The Max India judgement that the Single Judge referred to was the judgement by the Division Bench of the Delhi High Court. In Max India, the substantive law of contract was Singapore; Singaporean courts were the competent courts; venue of arbitration was Singapore and the arbitration was to be conducted as per SIAC Rules. It is true that the Division Bench held that where the substantive law of contract and governing law of arbitration were Non-Indian Law and the seat was outside India, Part I was excluded. However, in Max India, no provision akin to Article 23 of the ICC Rules which allowed a party to approach any competent judicial authority was cited. In this context, it is relevant to cite certain portions of the judgement in Bhatia International:
"...Mr. Sen submits that, in this case the parties had agreed that the arbitration be as per the rules of ICC. He submits that thus by necessary implication Section 9 would not apply. In our view in such cases the question would be whether Section 9 gets excluded by the ICC Rules of Arbitration... Thus Article 23 of the ICC rules permits parties to apply to a competent judicial authority for interim and conservatory measures. Therefore, in such cases an application can be made under Section 9 of the said Act."
The distinguishing point between Max India and Bhatia seems to be that in the former case, parties had chosen Singaporean courts while in the latter there was no such choice. Parties by agreeing to ICC Rules agreed that they could approach any "competent judicial authority" for interim measures.

The judgement can be accessed from here

On a not-so-serious note, there are two aspects worth mentioning here. One, while Article 23.2 ICC Rules is the relevant provision, the Single Judge quoted Article 23.1 (which provides for application to the arbitral tribunal for interim measures). The reason why the judge quoted Article 23.1 instead of Article 23.2 is anybody's guess. Two, in Max India, Dr. AM Singhvi contended:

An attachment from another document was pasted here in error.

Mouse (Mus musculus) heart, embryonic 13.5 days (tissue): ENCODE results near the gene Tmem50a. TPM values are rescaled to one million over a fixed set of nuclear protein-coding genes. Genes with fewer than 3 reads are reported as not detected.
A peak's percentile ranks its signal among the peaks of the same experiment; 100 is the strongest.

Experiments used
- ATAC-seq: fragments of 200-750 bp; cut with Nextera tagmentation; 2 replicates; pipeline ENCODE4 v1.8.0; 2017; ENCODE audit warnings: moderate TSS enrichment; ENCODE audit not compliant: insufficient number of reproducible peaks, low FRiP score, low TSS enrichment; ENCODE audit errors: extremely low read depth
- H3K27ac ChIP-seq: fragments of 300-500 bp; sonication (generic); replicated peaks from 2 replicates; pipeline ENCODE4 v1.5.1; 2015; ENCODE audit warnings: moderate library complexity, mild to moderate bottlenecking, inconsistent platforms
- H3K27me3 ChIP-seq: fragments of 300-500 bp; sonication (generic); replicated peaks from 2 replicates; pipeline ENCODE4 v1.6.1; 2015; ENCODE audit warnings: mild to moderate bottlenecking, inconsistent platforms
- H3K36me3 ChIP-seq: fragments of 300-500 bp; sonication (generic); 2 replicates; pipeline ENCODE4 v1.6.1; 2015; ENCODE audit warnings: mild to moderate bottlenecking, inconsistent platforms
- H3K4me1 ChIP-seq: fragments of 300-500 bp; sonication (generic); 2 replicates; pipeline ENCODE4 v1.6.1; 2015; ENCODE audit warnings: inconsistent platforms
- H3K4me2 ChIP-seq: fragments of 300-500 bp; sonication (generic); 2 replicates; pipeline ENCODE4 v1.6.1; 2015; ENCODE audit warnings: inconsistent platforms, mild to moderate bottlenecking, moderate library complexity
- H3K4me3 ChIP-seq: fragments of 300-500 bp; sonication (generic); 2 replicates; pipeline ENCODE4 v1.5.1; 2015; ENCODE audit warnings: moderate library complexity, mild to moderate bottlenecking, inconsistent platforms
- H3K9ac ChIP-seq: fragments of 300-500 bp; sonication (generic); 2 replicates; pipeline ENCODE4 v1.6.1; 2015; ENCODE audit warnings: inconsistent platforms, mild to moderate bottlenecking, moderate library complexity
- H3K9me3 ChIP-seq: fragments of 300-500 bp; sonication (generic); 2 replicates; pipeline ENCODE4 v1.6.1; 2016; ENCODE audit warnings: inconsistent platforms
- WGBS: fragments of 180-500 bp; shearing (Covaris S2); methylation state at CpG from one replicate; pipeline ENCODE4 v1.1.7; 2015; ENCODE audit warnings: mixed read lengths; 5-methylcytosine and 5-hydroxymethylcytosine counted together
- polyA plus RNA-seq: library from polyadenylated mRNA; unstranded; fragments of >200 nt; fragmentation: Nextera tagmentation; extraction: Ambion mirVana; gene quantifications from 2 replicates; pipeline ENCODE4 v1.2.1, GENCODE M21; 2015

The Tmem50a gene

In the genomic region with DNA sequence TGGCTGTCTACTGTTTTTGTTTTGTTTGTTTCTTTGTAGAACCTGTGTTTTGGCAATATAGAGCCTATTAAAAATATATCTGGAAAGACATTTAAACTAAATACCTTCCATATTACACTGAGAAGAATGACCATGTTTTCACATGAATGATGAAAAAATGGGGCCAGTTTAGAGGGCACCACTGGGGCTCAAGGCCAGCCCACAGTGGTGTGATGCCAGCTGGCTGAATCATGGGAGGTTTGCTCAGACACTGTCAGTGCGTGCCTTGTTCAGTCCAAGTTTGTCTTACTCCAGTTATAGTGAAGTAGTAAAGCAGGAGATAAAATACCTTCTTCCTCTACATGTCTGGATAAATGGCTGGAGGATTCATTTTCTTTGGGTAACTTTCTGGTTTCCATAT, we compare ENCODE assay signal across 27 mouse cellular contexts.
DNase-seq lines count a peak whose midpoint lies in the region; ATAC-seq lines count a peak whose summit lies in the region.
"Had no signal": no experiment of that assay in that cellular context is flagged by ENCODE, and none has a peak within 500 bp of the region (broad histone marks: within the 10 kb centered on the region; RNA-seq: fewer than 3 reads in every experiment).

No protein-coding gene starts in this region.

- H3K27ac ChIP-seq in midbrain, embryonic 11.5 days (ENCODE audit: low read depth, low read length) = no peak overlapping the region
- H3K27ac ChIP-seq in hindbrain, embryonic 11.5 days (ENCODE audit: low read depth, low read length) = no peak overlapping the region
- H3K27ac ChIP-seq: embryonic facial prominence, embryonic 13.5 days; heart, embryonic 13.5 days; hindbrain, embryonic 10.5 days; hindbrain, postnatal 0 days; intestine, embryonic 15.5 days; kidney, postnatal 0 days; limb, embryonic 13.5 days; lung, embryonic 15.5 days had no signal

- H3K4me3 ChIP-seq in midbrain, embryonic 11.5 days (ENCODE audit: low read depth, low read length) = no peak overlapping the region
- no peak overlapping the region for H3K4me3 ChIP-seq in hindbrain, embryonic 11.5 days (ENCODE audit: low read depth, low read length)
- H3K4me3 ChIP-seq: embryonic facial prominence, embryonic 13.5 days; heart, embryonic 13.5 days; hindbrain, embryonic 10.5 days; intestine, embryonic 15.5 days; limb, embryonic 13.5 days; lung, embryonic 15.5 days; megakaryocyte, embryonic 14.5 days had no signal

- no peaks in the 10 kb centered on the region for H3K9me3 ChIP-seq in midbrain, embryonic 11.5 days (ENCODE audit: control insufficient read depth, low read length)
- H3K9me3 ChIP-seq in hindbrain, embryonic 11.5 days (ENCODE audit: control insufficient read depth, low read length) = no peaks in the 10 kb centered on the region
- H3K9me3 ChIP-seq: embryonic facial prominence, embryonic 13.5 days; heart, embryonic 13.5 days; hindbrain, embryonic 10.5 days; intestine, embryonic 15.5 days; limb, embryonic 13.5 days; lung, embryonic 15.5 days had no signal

"Even when arbitral proceedings were to be conducted by SIAC at Singapore applying laws of Singapore, jurisdiction of Indian courts was not "specifically excluded" in Article 19 of the Agreement. In the absence of such specific exclusion, court in India for limited purpose of issuing direction for interim measures, to protect the property in India shall have the requisite jurisdiction..."

In this case, however, Dr. AM Singhvi contended:
"[T]he petitioners are not entitled for any relief sought and the petition is liable to be dismissed which is devoid of any jurisdiction, therefore, the court on its own should not exercise its discretion to grant any relief... The petitioners have alternative forum to seek the same relief and the appropriate and natural forum for the petitioners to seek interim relief is the Dubai World Tribunal at Dubai, where the obligations flowing from the JVA had to be ordinarily performed and is also the place where the respondents are domiciled as well as the situs of the funds which the petitioners are claiming are in a bank account or at the alternative place where the Arbitral seat exists as per the agreement which contain clause that the dispute shall be finally and exclusively settled by Arbitration in London."
In Max India, the counsel argued that an application for interim measures did lie while in this case, he contended otherwise.

No comments: